The Party for Socialism and Liberation (PSL), an organization working to transition the United States from capitalism to socialism, organized a vigil for Tyre Nichols outside of Columbia City Hall Sunday evening.
Tyre Nichols, a 29-year-old Black man, died in the hospital Jan. 10 after being severely beaten by five Memphis Tennessee police officers. Protests and vigils have been held throughout the United States in the wake of Nichols’ death, and the subsequent release of footage of the beating.
At the vigil, several Columbia community members spoke in front of pictures of Nichols and plastic candles. Around 15 people attended.
“A 4-year-old boy had his father stolen from him and that is not something that can be taken back or they can make an excuse for,” PSL organizer Luna Brazell said. “Tyre’s death will not be forgotten. So many people across the states have shown their support and recognition for Tyre, and we will continue.”
“We cannot reform a system that was never created to protect us. We cannot force diversity within a system that’s broken and expect for those people to not reflect the same values of that system,” McClain said. “We have to continue to step up and talk to not only law enforcement but our lawmakers. We need to pass the George Floyd Act. We need them to stop allowing qualified immunity, stop allowing civil forfeitures.”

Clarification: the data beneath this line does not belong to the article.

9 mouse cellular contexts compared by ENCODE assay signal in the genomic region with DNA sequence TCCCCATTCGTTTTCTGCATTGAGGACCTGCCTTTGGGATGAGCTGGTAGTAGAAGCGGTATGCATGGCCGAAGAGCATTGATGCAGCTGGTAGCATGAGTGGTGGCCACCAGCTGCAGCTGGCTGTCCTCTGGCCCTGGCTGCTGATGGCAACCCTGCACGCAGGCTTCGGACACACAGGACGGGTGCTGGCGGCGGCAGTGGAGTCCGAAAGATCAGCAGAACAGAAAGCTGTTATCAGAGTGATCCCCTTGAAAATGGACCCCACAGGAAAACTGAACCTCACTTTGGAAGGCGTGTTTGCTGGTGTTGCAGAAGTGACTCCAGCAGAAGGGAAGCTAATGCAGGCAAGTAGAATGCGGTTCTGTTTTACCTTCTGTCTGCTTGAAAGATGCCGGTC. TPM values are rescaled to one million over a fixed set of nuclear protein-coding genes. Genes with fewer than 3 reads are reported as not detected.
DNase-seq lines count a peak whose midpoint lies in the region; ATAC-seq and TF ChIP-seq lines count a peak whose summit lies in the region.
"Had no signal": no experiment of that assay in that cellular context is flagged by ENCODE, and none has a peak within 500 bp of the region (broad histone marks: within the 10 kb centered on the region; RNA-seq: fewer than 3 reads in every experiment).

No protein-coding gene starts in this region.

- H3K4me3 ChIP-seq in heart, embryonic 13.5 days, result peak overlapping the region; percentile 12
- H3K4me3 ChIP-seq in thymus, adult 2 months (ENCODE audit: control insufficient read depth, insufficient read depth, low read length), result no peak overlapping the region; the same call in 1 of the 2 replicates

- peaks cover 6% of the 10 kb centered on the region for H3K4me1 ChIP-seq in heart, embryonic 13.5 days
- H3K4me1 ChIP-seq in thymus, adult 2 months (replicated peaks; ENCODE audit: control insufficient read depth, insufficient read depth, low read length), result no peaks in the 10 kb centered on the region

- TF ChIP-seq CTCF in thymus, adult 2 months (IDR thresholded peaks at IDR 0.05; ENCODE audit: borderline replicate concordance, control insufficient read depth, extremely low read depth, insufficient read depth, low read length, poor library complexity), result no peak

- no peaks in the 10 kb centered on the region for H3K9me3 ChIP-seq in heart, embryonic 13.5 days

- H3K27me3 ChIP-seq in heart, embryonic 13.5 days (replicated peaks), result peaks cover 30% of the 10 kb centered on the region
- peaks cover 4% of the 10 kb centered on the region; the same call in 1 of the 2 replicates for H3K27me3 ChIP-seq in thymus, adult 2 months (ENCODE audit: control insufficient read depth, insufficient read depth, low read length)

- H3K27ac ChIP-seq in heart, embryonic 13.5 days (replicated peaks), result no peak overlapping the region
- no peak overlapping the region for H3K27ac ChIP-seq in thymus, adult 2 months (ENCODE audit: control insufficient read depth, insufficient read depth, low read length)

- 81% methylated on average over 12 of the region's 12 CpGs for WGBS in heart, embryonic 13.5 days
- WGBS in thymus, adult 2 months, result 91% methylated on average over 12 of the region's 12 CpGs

McClain also said she would be interested in organizing a forum event on campus for students to voice their concerns to law enforcement and lawyers, similar to one recently held at South Carolina State University.
Other USC students also showed up to stand vigil with the PSL organizers.
“You just hear about how good of a person he is, how casual a person he was, just how he enjoyed doing casual things, like skating and photography,” fourth-year computer science student Robert Robinson, who is taking a brief hiatus from college, said. “I think of my best friends because I tend to skate, I like photography. I think about a lot of people I hang out with, a lot of people that I associate with. I think about myself as well, and then I think I know for a fact this dude did absolutely nothing wrong.”
Bree Perez, a first-year English Ph.D. candidate, also protested outside former president Donald Trump’s campaign event at the South Carolina Statehouse where she received vitriol remarks from others.
"The death of Tyre Nichols is just a prime example of racism still being alive, but the Black Lives Matter movement needs to be alive in this moment as well," Perez said. "I think the fact that Tyre Nichols died at this time still is incredibly telling up our system alongside the speaking of Trump at the State House was awful."
Another USC student, first-year marine science Hailey Sommey, came in part because she is from Tennessee, where Nichols died.
“I think it's a really beautiful thing to have a vigil for him, to honor his life and I think it's really important to have more people educated about police brutality,” Sommey said. “What happened to him was really really horrific. The pictures alone just make me nauseous, of him in the hospital, because it's so terrible. So I thought I would come be with people and honor his life a little bit.”